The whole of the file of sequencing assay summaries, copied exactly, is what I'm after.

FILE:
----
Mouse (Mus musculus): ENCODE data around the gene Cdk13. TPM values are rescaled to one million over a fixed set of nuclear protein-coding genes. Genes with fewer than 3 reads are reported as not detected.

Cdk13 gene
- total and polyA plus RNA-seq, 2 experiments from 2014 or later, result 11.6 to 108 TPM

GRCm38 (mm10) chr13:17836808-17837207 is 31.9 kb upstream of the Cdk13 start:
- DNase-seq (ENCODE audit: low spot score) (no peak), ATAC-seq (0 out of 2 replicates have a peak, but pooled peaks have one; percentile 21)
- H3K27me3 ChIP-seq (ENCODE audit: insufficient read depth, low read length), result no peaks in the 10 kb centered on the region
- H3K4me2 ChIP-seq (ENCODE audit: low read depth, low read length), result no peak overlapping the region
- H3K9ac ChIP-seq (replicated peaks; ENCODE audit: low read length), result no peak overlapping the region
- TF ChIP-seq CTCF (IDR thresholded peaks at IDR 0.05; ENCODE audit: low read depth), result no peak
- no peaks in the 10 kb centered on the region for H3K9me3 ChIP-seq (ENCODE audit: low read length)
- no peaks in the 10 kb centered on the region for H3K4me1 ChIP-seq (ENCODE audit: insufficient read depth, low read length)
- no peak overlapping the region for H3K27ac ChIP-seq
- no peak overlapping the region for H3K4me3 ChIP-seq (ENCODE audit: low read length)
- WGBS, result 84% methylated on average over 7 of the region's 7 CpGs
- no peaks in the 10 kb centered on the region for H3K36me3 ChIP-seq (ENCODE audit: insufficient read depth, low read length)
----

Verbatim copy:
Mouse (Mus musculus): ENCODE data around the gene Cdk13. TPM values are rescaled to one million over a fixed set of nuclear protein-coding genes. Genes with fewer than 3 reads are reported as not detected.

Cdk13 gene
- total and polyA plus RNA-seq, 2 experiments from 2014 or later, result 11.6 to 108 TPM

GRCm38 (mm10) chr13:17836808-17837207 is 31.9 kb upstream of the Cdk13 start:
- DNase-seq (ENCODE audit: low spot score) (no peak), ATAC-seq (0 out of 2 replicates have a peak, but pooled peaks have one; percentile 21)
- H3K27me3 ChIP-seq (ENCODE audit: insufficient read depth, low read length), result no peaks in the 10 kb centered on the region
- H3K4me2 ChIP-seq (ENCODE audit: low read depth, low read length), result no peak overlapping the region
- H3K9ac ChIP-seq (replicated peaks; ENCODE audit: low read length), result no peak overlapping the region
- TF ChIP-seq CTCF (IDR thresholded peaks at IDR 0.05; ENCODE audit: low read depth), result no peak
- no peaks in the 10 kb centered on the region for H3K9me3 ChIP-seq (ENCODE audit: low read length)
- no peaks in the 10 kb centered on the region for H3K4me1 ChIP-seq (ENCODE audit: insufficient read depth, low read length)
- no peak overlapping the region for H3K27ac ChIP-seq
- no peak overlapping the region for H3K4me3 ChIP-seq (ENCODE audit: low read length)
- WGBS, result 84% methylated on average over 7 of the region's 7 CpGs
- no peaks in the 10 kb centered on the region for H3K36me3 ChIP-seq (ENCODE audit: insufficient read depth, low read length)